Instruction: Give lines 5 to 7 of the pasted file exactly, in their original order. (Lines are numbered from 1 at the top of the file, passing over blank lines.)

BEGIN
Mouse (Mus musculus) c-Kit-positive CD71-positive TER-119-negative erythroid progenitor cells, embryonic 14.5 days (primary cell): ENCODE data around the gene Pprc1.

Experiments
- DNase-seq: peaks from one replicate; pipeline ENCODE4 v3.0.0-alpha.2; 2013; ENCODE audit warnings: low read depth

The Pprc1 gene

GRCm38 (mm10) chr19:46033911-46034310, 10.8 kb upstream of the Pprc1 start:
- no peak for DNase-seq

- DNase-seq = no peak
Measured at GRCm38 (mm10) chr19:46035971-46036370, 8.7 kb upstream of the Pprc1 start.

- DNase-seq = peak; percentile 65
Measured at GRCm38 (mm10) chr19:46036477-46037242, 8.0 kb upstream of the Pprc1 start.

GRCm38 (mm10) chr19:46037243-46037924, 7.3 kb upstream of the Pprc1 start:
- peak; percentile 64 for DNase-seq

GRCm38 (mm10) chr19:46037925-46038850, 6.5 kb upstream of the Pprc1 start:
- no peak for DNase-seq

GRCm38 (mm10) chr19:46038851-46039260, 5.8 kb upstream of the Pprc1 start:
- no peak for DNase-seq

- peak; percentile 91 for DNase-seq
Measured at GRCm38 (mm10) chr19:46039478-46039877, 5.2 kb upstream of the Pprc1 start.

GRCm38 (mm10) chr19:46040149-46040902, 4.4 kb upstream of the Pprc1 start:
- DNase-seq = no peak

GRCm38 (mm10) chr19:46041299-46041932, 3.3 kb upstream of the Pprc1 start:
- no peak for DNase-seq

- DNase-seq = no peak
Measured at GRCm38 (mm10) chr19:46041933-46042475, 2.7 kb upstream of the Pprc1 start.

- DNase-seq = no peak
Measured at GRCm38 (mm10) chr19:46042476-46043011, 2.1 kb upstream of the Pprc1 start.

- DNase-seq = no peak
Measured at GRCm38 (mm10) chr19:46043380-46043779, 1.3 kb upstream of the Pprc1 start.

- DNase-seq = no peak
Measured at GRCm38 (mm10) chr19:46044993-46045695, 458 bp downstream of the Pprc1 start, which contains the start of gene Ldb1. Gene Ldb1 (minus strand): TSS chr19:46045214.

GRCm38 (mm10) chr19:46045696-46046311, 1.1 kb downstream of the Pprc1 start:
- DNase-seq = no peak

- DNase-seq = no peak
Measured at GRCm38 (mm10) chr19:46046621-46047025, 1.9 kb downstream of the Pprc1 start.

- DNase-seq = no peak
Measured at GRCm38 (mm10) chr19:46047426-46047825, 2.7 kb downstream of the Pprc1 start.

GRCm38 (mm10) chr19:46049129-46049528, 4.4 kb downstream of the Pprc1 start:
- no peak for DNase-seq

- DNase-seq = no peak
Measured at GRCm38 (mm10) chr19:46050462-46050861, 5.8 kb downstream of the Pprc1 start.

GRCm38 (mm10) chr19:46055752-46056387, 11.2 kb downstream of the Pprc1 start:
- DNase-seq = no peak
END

GRCm38 (mm10) chr19:46033911-46034310, 10.8 kb upstream of the Pprc1 start:
- no peak for DNase-seq

- DNase-seq = no peak